Colorado College hockey is on the road to a new arena in the next couple years, and momentum has been building on the ice as well.
The Tigers, who hadn’t won more than eight games in each of four straight seasons, started to regain the winning touch last season. The team finished with a 15-17-5 record, falling to Denver University in the first round of the National Collegiate Hockey Conference (NCHC) playoffs. This year, CC has already matched that eight win threshold with 16 games left to play. The team currently sits at 8-10-2. It’s not where they ultimately want to be, but the Tigers have half a season to further their upward trajectory
“Last year was a step in the right direction,” says head coach Mike Haviland. “We learned how hard it is to win—it’s a fine line; you can’t take a minute off.”
Haviland, who came to CC in 2014, says last season’s series at Miami University helped bring that point home. CC lost in overtime on Friday night, and won by a goal the night after.
“There was a lot said from the players [after the Miami series], that they could win and beat anybody,” Haviland says. “That carried over to this year, that belief that we can beat anybody. You have to have that.”
For freshman defenseman Bryan Yoon, confidence—as individual players, as a team, and as an entire program—seems to have helped spark the improved results.
“Everyone is playing with more confidence,” Yoon says. “And that’s always a good thing. You feel like you have more ability to make plays.”
Yoon’s classmate, forward Grant Cruikshank, has been around Tiger hockey for most of his life, as his cousin played for the program in the early 2000s. For him, another factor has helped the team: expectations.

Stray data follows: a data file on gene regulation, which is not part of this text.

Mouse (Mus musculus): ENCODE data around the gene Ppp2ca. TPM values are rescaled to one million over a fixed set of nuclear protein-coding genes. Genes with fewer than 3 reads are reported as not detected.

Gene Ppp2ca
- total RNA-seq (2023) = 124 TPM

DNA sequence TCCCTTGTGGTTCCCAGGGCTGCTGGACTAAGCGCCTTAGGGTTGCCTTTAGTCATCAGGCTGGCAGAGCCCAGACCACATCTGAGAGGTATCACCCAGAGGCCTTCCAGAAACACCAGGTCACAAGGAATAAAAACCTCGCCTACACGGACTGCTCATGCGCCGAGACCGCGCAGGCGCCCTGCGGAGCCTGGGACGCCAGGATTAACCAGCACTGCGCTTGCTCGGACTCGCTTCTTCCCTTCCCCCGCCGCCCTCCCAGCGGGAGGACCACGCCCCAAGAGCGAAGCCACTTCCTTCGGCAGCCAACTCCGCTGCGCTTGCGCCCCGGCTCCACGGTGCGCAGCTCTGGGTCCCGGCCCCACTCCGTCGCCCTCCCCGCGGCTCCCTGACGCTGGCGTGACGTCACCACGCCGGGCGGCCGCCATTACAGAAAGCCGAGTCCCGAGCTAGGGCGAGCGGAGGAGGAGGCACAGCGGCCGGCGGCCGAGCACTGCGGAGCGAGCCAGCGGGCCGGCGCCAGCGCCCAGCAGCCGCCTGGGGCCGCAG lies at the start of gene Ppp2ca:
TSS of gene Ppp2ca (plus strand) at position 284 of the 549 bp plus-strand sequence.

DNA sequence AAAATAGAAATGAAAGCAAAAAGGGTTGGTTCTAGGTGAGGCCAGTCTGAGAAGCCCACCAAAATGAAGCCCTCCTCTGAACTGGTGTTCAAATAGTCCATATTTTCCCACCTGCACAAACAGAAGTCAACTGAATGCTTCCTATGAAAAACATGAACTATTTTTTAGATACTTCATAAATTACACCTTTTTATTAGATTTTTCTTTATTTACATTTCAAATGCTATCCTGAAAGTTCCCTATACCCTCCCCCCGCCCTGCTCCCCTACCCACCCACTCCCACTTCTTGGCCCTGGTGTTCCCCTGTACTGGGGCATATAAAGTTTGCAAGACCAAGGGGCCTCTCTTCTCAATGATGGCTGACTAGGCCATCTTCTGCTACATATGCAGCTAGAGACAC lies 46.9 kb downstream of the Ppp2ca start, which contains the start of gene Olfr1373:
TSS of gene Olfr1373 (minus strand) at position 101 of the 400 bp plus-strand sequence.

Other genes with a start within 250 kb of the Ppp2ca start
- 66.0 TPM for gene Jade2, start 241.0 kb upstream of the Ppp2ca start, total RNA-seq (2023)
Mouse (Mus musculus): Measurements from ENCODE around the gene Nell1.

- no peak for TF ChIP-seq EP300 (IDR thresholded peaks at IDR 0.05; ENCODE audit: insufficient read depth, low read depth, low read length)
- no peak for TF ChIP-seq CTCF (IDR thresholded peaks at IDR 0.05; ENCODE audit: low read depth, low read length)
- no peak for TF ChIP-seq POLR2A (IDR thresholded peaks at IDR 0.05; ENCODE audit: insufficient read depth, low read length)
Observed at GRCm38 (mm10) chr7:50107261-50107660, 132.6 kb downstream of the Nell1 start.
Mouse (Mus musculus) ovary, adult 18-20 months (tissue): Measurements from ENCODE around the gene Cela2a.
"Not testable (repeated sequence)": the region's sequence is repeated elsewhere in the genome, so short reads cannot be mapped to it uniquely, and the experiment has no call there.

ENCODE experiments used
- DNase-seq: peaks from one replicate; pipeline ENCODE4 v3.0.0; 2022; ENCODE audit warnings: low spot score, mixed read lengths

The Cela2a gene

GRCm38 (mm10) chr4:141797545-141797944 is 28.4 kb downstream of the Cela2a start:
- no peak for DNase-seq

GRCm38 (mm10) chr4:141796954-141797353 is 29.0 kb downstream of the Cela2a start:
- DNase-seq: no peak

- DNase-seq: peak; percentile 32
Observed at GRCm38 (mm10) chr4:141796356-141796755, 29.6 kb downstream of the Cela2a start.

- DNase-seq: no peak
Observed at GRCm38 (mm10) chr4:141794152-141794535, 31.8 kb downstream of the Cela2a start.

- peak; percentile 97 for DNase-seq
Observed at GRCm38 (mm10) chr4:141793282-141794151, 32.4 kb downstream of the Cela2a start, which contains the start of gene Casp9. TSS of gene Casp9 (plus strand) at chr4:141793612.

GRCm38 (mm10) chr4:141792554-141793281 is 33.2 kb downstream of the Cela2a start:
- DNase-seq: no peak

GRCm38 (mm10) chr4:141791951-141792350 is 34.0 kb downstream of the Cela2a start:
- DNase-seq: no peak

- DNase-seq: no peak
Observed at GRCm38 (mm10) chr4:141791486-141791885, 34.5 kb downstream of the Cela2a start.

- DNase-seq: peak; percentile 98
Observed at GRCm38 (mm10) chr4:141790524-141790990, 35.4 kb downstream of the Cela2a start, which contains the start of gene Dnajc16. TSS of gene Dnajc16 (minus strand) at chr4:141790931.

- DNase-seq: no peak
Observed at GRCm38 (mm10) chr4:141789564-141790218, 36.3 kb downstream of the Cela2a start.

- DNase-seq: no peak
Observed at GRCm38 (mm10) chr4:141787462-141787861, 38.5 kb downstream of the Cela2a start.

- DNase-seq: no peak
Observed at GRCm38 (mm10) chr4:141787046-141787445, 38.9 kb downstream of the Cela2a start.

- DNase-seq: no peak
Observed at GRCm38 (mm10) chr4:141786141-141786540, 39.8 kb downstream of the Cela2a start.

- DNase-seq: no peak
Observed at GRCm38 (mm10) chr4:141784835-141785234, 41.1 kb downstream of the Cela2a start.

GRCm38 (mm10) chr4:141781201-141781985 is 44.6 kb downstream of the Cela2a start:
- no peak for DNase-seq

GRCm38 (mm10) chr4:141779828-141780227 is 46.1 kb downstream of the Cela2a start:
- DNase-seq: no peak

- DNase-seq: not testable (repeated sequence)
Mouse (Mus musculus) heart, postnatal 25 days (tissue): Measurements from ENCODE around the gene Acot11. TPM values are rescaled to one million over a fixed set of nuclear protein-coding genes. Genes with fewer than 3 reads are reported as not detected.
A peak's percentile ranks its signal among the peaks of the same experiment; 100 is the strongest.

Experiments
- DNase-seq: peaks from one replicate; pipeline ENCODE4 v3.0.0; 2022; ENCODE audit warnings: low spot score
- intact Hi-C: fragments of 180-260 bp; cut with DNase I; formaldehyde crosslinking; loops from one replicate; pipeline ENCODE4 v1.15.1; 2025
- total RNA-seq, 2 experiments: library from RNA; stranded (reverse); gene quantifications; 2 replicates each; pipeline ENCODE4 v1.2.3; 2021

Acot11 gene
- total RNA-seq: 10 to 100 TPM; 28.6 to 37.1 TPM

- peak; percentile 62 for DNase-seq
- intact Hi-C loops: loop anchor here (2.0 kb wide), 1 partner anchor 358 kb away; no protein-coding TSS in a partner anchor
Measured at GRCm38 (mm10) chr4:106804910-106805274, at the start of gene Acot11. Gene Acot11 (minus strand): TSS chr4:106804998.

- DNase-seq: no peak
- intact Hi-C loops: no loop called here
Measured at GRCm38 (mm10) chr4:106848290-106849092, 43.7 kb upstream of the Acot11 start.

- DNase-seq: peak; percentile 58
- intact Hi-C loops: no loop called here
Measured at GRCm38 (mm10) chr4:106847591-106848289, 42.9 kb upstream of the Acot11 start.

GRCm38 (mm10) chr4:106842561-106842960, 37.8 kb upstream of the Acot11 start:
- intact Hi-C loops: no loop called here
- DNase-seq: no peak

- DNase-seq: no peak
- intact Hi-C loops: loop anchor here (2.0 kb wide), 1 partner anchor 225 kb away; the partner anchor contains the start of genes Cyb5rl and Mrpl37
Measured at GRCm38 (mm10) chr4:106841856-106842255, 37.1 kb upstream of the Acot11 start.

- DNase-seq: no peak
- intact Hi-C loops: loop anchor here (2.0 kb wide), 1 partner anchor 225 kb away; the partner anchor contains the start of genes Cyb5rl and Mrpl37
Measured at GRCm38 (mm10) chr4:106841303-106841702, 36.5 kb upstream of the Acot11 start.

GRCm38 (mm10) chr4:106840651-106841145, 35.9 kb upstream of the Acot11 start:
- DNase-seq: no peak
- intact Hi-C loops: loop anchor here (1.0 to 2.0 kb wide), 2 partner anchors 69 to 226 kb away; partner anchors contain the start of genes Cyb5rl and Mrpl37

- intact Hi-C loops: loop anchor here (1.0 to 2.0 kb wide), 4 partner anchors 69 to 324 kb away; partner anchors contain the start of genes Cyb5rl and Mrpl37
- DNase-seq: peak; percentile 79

“There were no expectations (coming into) last year,” he says. “Now there’s an added excitement around the program, and we have to learn how to play with pressure and expectations. Expectations are good, especially for the younger guys moving forward.”
Added to that is camaraderie embedded across classes. Cruikshank says this is the closest team he’s ever played on.
“I didn’t expect to be close with the upperclassmen, but arguably some of my better relationships are with seniors,” he says. “That makes it easier to play and in practice. We’re able to have good talks, prepare for games and really rely on each other.”
What’s the cause? “I think it’s part of the culture and who is recruited,” Cruikshank says. “You can see the turnaround with the type of players committing.”
All of this, however, will continue to be tested. The Tigers head to North Dakota this weekend having lost four of their last five games. Haviland acknowledges his team has left some wins on the table this season, and that the learning process continues as he seeks to focus on the needed details and habits to continue the program’s rebound.
“This is a fun group to be around,” he says. “Their potential for success is unlimited.”
Remaining Home Schedule 2018-2019
Jan. 18 at 7:30 p.m.
Feb. 1 at 7:30 p.m.
Feb. 2 at 6 p.m.
Feb. 22 at 7:30 p.m.
Feb. 23 at 4:30 p.m.
March 1 at 8 p.m.
March 2 at 6 p.m.
March 9 at 7 p.m.
Details and tickets: cctigers.com